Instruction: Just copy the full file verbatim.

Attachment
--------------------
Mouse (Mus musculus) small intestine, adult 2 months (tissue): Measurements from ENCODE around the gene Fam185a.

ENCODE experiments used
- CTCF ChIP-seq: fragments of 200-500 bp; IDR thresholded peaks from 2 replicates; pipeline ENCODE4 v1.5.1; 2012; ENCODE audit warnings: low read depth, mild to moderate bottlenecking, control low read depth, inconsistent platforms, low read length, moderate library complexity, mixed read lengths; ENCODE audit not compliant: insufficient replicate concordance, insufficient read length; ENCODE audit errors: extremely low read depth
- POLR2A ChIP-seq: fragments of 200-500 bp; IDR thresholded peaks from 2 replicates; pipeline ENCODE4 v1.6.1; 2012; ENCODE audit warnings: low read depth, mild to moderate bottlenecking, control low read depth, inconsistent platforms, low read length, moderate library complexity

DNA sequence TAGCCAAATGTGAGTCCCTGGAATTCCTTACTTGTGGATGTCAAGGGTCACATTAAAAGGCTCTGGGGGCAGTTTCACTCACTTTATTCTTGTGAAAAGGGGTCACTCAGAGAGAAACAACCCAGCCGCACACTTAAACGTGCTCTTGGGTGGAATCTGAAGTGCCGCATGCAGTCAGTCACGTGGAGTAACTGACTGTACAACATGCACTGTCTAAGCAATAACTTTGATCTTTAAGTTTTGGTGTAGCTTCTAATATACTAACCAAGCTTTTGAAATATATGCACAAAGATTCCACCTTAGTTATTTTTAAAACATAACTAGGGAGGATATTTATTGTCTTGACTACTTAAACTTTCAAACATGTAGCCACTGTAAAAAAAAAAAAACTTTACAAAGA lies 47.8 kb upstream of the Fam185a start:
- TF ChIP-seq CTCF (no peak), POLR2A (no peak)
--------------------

Mouse (Mus musculus) small intestine, adult 2 months (tissue): Measurements from ENCODE around the gene Fam185a.

ENCODE experiments used
- CTCF ChIP-seq: fragments of 200-500 bp; IDR thresholded peaks from 2 replicates; pipeline ENCODE4 v1.5.1; 2012; ENCODE audit warnings: low read depth, mild to moderate bottlenecking, control low read depth, inconsistent platforms, low read length, moderate library complexity, mixed read lengths; ENCODE audit not compliant: insufficient replicate concordance, insufficient read length; ENCODE audit errors: extremely low read depth
- POLR2A ChIP-seq: fragments of 200-500 bp; IDR thresholded peaks from 2 replicates; pipeline ENCODE4 v1.6.1; 2012; ENCODE audit warnings: low read depth, mild to moderate bottlenecking, control low read depth, inconsistent platforms, low read length, moderate library complexity

DNA sequence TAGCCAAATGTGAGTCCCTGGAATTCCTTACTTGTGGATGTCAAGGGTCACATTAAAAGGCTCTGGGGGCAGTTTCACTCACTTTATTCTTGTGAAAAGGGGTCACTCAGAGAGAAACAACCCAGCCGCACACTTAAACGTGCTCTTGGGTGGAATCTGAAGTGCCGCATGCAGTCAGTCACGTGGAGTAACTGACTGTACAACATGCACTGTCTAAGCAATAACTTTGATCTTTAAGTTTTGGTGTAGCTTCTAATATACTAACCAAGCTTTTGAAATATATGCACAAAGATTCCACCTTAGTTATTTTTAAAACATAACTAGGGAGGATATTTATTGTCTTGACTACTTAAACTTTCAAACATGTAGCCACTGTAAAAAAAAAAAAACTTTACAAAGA lies 47.8 kb upstream of the Fam185a start:
- TF ChIP-seq CTCF (no peak), POLR2A (no peak)